Provincial Justice: Upper Canadian Legal Portraits
Source: Courtesy of Wikimedia Commons
In 1991 General Editor Ramsay Cook considered proposals from staff members and the University of Toronto Press for DCB/DBC theme volumes. One proposition concerned a collection of biographies focusing on those important to the legal history of Upper Canada, a project that would be undertaken in conjunction with The Osgoode Society, whose purpose is to promote Ontario’s legal history. This suggestion was accepted and Robert L. Fraser, a DCB editor and specialist in Upper Canadian history, chose the biographies, edited the collection, and wrote the introduction reproduced here. Published in 1992 by the University of Toronto Press, Provincial justice: Upper Canadian legal portraits from the “Dictionary of Canadian Biography” was the DCB/DBC’s first theme volume. A French edition was not published. The presentation of both the text and the footnotes in the printed volume has been largely retained here, although asterisks have been placed after names so that hyperlinks to biographies can be provided.
Two other theme volumes, also released by UTP, followed: Canada’s prime ministers, Macdonald to Trudeau: portraits from the “Dictionary of Canadian Biography,” edited by Ramsay Cook and Réal Bélanger and published in 2007, and Canada’s entrepreneurs from the fur trade to the 1929 stock market crash: portraits from the “Dictionary of Canadian Biography,” edited by J. Andrew Ross and Andrew D. Smith under the direction of John English and Réal Bélanger and published in 2011. French versions of both books were published by Les Presses de l'Université Laval.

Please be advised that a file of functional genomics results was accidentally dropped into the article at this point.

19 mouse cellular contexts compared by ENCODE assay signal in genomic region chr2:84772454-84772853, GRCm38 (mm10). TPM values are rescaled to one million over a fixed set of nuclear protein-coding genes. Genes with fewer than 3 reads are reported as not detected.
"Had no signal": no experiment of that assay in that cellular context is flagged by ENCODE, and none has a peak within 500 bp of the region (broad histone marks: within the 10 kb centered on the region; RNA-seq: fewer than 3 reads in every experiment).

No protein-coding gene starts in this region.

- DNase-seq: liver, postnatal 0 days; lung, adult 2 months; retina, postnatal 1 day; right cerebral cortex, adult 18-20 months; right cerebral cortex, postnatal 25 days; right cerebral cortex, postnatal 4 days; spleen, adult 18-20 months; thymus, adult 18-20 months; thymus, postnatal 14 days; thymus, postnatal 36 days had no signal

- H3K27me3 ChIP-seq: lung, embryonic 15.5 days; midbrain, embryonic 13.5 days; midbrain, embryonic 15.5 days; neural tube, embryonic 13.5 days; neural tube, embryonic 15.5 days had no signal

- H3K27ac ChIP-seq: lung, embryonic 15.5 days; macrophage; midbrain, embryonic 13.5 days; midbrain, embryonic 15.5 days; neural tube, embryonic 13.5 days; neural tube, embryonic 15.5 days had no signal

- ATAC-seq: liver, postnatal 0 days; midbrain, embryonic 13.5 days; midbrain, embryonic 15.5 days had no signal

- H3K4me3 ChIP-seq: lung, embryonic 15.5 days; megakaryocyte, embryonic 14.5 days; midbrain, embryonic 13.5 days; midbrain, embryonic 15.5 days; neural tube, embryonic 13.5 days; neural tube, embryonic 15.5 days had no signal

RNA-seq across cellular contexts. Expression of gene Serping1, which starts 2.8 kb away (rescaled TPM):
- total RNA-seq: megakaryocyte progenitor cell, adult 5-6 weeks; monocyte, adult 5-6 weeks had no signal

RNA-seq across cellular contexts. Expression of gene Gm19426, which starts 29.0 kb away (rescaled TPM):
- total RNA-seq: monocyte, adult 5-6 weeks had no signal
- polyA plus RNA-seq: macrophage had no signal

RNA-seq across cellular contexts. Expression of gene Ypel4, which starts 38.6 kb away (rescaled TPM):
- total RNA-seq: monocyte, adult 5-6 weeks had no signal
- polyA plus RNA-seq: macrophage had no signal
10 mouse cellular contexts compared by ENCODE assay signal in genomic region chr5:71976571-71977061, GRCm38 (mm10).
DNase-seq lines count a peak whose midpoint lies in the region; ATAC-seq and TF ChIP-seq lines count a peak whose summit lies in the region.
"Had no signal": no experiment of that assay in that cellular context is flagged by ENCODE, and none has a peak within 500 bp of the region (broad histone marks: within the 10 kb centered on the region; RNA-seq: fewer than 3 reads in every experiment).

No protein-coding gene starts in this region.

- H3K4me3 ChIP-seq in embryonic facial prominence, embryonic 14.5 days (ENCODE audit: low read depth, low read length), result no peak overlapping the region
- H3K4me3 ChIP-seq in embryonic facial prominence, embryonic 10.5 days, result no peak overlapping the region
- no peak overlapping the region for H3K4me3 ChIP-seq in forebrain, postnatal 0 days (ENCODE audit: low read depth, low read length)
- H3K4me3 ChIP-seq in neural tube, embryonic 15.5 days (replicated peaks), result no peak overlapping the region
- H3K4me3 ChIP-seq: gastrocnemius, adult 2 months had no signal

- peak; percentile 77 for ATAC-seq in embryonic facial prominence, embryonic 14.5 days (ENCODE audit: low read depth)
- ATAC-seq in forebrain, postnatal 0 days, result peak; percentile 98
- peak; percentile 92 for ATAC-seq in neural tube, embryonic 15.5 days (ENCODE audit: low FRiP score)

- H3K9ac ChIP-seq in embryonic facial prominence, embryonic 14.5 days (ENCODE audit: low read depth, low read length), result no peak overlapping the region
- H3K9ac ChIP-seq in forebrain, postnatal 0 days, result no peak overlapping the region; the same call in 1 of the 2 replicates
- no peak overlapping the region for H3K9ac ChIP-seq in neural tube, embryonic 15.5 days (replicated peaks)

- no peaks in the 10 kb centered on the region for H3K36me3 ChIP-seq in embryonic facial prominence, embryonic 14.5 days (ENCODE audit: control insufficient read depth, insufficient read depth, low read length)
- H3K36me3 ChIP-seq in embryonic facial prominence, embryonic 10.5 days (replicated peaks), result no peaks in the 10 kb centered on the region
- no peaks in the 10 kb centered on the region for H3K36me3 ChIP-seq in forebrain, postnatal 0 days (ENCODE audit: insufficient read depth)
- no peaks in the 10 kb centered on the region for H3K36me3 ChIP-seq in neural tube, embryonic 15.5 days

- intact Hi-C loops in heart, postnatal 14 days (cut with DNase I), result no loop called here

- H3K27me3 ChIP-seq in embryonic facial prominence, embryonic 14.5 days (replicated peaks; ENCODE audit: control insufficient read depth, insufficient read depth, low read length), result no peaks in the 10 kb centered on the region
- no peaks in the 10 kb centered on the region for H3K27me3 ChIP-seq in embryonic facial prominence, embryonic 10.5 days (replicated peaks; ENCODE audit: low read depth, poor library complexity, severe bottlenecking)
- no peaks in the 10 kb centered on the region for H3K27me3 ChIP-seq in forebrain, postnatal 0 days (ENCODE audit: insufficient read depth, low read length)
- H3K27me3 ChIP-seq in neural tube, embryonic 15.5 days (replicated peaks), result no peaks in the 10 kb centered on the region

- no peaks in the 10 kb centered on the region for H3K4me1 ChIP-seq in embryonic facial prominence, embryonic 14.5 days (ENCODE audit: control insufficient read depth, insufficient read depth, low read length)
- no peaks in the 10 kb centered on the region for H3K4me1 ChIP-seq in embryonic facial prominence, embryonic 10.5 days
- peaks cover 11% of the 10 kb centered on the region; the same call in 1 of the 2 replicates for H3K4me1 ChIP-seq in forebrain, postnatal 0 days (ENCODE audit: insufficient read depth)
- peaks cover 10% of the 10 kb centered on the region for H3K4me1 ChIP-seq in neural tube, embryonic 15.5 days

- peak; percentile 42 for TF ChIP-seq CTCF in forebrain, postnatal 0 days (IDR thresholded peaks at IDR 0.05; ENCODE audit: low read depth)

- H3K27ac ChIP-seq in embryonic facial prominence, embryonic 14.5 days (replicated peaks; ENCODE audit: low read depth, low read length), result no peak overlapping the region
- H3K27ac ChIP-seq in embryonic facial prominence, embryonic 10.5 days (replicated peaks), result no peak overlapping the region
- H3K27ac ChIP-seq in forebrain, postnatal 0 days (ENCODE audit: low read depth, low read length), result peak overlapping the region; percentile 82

This excerpt from Robert L. Fraser's essay highlights the legal myths of Upper Canada's origins in the wake of the American Revolution and the War of 1812:
“A more compelling myth with much deeper roots both in Upper Canadian society and in the Anglo-American political inheritance was British constitutionalism and the rule of law. This myth had great appeal to officialdom, the judiciary, and their supporters. It proffered a constitution that was itself the legacy of, and sanctioned by, the ages; it boasted of individual rights, it enshrined the language of liberty, it assured the equality of all subjects before the law, and it trumpeted the Solomon-like role of the judiciary as the impartial guardian of the constitution and its benefits.”